In the beginning of his book, "Living Buddha, Living Christ", Thich Nhat Hahn says, "To me, religious life is life. We human beings can be nourished by the best values of many traditions. When we believe that ours is the only faith that contains the truth, violence and suffering will surely be the result." As a man well known for his deep and lifelong commitment to peace, this is clearly a very foundational belief for Nhat Hahn.
Recently I was visiting with a dear friend who I haven't seen in more than a year. She is a bright and deeply spiritual young woman and I am honored to be her mentor and friend. We were browsing together through a used bookstore, talking about our separate forays into new religious spaces. We both began talking about books we were reading on Islam and discovered that neither of us was familiar with the other's author. We decided to find the books and buy them for one another. I bought her a copy of Karen Armstrong's "A Short History of Islam" and she bought me a copy of the novel, "The Bastard of Istanbul" by Elif Shafak. In the midst of our rambling dialogue, she asked me this question:
"Katie," she said, "I find myself struggling to describe my spiritual path. I know that there are a lot of people who identify as spiritual but not religious, but the problem with that is that often means people who are inclined to being spiritual but don't have spiritual practices or aren't educating themselves about different religious traditions the way I am. I'm more than that. Is there a word for people like me who are building a spirituality out of many traditions?"
When she came to me, my friend was primarily a Christian with strong ties to Jesus and Saint Francis. Since our friendship has blossomed, I have been intermittently teaching her witchcraft and astrology. I knew from several other discussions that she has been reading a lot about Islam as well as books by Deepak Chopra, who writes books on New Age healing and spirituality with a foundation in Ayurvedic philosophy.
Unfortunately, my answer was sorely lacking in inspiration. I shared the few things I had gleamed about the statistics on how people's faiths are changing, but mostly I shared that I too am struggling with this issue. As I move into a deeper place of study with traditions like Buddhism and Islam, I am finding that I am integrating aspects of these faiths into my own spiritual paradigm as well. But when is it adaptation and when do you need to give credit in some way to the paths you are following? As I start to explain it, it just rattles on. Before I got to seminary, I was already a witch who primarily interacts with Hindu deities but uses Taoism as a foundation for my spiritual actions. I have used the phrase, "Taoist Kitchen Witch" as a sort of short hand. But even that fails to encompass all that I was, and that's before I began reading and making the changes I am making now. Only one semester into seminary and already my faith and practices are rewriting themselves again and again. I remember recently telling my Interfaith mentor, "I don't think there will be a word for what I am when I leave here, other than just spiritual."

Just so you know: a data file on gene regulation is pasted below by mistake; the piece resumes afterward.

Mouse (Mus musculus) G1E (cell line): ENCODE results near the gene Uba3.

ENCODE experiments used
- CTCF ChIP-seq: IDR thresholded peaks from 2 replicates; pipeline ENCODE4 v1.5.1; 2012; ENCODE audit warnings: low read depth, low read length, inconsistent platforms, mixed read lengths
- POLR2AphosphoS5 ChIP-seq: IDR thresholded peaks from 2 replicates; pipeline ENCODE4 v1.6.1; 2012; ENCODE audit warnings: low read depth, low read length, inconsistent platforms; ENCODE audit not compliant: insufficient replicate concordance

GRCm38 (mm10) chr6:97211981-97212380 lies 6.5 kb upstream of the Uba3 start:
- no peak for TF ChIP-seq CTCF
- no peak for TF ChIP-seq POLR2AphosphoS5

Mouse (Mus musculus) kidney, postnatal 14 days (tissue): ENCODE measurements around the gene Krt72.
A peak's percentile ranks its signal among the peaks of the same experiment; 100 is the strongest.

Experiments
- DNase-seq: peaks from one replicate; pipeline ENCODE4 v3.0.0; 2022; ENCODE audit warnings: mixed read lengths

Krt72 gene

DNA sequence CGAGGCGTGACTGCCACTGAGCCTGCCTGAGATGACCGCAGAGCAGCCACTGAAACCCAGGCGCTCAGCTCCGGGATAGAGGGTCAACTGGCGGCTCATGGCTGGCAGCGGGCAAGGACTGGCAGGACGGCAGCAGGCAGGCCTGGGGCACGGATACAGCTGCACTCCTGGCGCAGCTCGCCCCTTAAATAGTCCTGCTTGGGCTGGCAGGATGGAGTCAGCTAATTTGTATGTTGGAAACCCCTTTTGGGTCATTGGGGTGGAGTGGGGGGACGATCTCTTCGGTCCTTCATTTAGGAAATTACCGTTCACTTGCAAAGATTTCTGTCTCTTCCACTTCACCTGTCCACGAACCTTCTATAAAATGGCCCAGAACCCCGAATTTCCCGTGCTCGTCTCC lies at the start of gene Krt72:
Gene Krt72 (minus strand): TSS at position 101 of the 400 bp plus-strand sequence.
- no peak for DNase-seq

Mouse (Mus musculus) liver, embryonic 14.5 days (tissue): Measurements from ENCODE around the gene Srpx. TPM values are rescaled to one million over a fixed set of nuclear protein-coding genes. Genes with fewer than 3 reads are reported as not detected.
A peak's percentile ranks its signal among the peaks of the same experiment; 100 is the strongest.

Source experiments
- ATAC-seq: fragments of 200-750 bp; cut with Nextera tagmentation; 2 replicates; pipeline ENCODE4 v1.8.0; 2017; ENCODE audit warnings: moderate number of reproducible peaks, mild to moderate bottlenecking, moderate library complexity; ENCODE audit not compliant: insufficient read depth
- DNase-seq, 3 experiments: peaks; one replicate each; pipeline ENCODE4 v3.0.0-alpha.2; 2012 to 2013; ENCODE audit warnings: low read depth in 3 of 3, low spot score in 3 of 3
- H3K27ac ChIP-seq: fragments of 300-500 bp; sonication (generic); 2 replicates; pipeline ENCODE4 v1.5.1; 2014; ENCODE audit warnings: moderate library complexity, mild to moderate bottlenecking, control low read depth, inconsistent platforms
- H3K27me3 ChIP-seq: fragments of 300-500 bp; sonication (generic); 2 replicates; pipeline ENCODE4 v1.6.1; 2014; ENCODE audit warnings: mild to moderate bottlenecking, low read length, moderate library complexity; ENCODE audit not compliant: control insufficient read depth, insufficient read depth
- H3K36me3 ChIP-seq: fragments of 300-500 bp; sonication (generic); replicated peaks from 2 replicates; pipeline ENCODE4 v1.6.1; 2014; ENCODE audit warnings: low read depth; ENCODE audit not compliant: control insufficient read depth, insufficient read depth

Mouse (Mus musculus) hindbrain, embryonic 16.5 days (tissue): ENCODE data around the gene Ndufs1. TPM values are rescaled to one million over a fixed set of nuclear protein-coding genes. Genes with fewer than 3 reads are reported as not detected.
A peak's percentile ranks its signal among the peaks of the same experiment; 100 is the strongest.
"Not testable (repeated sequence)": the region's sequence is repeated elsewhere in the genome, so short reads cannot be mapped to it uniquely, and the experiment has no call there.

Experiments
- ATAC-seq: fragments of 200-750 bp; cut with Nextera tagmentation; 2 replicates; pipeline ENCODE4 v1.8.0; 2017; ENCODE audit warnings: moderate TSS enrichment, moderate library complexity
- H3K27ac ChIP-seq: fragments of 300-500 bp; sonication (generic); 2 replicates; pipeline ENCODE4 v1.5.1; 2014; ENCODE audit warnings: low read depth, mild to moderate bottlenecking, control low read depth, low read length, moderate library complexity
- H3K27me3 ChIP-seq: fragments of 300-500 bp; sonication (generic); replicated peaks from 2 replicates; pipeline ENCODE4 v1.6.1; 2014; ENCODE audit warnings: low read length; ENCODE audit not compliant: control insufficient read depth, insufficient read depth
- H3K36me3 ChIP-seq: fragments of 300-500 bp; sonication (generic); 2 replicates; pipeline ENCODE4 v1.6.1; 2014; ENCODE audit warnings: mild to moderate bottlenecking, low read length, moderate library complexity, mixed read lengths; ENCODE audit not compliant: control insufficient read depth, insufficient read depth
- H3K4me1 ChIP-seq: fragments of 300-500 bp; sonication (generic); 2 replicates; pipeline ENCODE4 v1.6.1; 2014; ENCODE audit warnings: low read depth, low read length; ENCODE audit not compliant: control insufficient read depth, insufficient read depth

In some ways, I think that this has always been one of the greatest appeals that paganism has. The freedom in paganism to create and modify your own spiritual path is quite extensive. As the years pass and the numbers of new traditions grow, the variation of witchcraft, wicca, and paganism just keeps expanding. However, there are limits. In my opinion, there is a sense that we can grab from anywhere we like, except from mainstream religions (especially mainstream western religions). For so many people, it is the world of Judeo-Christianity that they are fleeing as they run into the arms of the Goddess. But even Buddhism and Taoism don't fall under the pagan umbrella, so you get people who are Buddhist Witches, tacking on the eastern philosophy like some kind of hyphenated surname. As it stands today, I don't think paganism has arms wide enough to encompass all that I am beginning to hold in my spirituality, and I don't honestly believe that it should. There needs to be a way to separate different religious traditions. There also needs to be a way to talk about people who walk these paths, who seek and search for wisdom by learning about many religious traditions.
Let me take a moment to respond in advance to the "why do we even need labels" reaction to this discussion. While I know that it has become cool to want to remove the labels and "just be people", labels are the code word we use for names that limit us in ways we don't like. It's not the names that people react to, it's the limitations. So if we need to address the limitations by making new names or expanding the definitions we have, then I'm all for it. But names (or labels if you like) are essential for communication, identity, and the creation of community. Sometimes a thing, or a group of people or a religious path, needs a name. Naming something makes it real. Names bring power and legitimacy. This is definitely something you learn as a witch. Naming a thing brings it into being.
So yes, I think we need to find a name for whatever this is and I think we need to find ways to nourish it. I have some thoughts on that and how it might tie into the future of Interfaith work, but those ideas need a little more time to percolate.